The One Thing You Need To Know From Sunday Night's Democratic Debate
It has been a busy weekend for the American people. Playoff football pushed the NFL one step closer to the Super Bowl, before viewers across the country shifted their focus toward politics. The fourth Democratic debate (the last before the Iowa caucuses) took place Sunday night at the Gaillard Center in Charleston, South Carolina. As in past debates, candidates took to the stage to discuss issues of foreign policy and economics. However, there was one key difference in Sunday night's showdown. The most important Democratic debate takeaway is the fact that race was so openly and frequently discussed. Frankly, it was a wonderful shift, and a much-needed one.
Scheduled the night before Martin Luther King, Jr. Day, all three candidates had the spirit of Dr. King in their hearts, as they referenced his vision during their opening remarks. The venue itself was especially poignant, given its location. Its hosts, the Congressional Black Caucus Institute, played an important factor in the trajectory of the debate as well. The debate took place just a block from Emanuel AME church, whose history includes a visit from King and, more recently, a tragic shooting that claimed nine lives.
The issues of gun violence and police brutality weighed heavily on the minds of those in attendance, as well as on moderators Lester Holt and Andrea Mitchell. Candidates were asked directly about Black Lives Matter, the fatal shooting of Walter Scott, and racial injustice as a whole. Clinton's response to the question of whether such incidents play "straight to the fears of many African American men that their lives are cheap" was incredibly powerful:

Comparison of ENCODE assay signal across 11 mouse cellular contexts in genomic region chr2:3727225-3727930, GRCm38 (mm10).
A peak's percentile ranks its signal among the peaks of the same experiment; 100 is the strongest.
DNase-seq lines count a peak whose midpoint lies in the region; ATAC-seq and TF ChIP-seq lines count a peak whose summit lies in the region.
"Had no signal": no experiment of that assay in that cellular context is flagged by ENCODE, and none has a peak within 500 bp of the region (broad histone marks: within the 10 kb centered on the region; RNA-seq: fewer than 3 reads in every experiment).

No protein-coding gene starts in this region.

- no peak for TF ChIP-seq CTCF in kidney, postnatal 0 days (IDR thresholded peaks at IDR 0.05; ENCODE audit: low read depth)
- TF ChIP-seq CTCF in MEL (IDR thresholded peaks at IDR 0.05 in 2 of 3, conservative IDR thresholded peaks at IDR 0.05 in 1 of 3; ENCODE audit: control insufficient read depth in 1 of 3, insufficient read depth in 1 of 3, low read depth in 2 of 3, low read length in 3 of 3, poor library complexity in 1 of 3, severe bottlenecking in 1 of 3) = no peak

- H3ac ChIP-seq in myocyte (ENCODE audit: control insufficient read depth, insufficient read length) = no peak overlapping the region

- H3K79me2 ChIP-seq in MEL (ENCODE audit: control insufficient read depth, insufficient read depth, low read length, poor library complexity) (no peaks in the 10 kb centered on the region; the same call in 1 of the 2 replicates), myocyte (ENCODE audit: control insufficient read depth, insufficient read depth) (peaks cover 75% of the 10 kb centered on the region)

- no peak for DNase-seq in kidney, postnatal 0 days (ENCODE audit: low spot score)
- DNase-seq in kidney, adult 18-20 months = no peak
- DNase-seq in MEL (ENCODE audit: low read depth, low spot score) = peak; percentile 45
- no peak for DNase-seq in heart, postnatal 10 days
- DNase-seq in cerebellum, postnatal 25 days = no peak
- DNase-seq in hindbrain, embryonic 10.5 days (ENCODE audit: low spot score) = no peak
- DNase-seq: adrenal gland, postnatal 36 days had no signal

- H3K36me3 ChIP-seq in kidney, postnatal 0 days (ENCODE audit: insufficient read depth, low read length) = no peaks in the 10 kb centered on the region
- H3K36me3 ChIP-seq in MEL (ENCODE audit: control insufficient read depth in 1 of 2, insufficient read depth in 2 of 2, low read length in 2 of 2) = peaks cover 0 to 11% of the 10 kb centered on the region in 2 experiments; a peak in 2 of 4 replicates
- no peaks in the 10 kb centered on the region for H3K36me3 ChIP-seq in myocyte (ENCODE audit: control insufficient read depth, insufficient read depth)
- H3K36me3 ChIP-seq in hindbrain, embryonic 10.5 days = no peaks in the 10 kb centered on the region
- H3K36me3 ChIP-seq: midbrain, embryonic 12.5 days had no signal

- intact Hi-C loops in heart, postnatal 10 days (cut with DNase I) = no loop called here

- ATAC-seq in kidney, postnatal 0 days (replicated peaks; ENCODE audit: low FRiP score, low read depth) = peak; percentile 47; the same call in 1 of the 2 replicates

There needs to be a concerted effort to address the systemic racism in our criminal justice system ... One out of three African American men may well end up going to prison. That's the statistic. I want people hear to think what we would be doing if it was one out of three white men, and very often, the black men are arrested, convicted and incarcerated for offenses that do not lead to the same results for white men. So, we have a very serious problem that we can no longer ignore.
Host network NBC's partnership with YouTube would prove fruitful in furthering that dialogue. YouTube star Franchesca Ramsey asked a question about potential conflicts of interest in local law enforcement investigating cases of police brutality. In response, Sanders stated that the Justice Department should get involved in such incidents:
This is a responsibility for the U.S. Justice Department to get involved. Whenever anybody in this country is killed while in police custody, it should automatically trigger a U.S. attorney general's investigation.
Minority voter interest was also discussed. Holt cited Congressional Black Caucus chairman G.K. Butterfield's endorsement of Clinton, as well as her elevated support numbers among minority voters, as a potential worry for Sanders. He then questioned O'Malley's record as mayor of Baltimore, citing the death of Freddie Gray as a potential marker of the candidate's contributions to unrest in the city. The fact that Holt, an accomplished African American, was asking such important questions about race shows just how important representation is in addition to the issues themselves. For people of color all over the country and the American public in general, the Democratic debate's focus on race is not only the biggest takeaway, but also a hopeful sign for debates to come.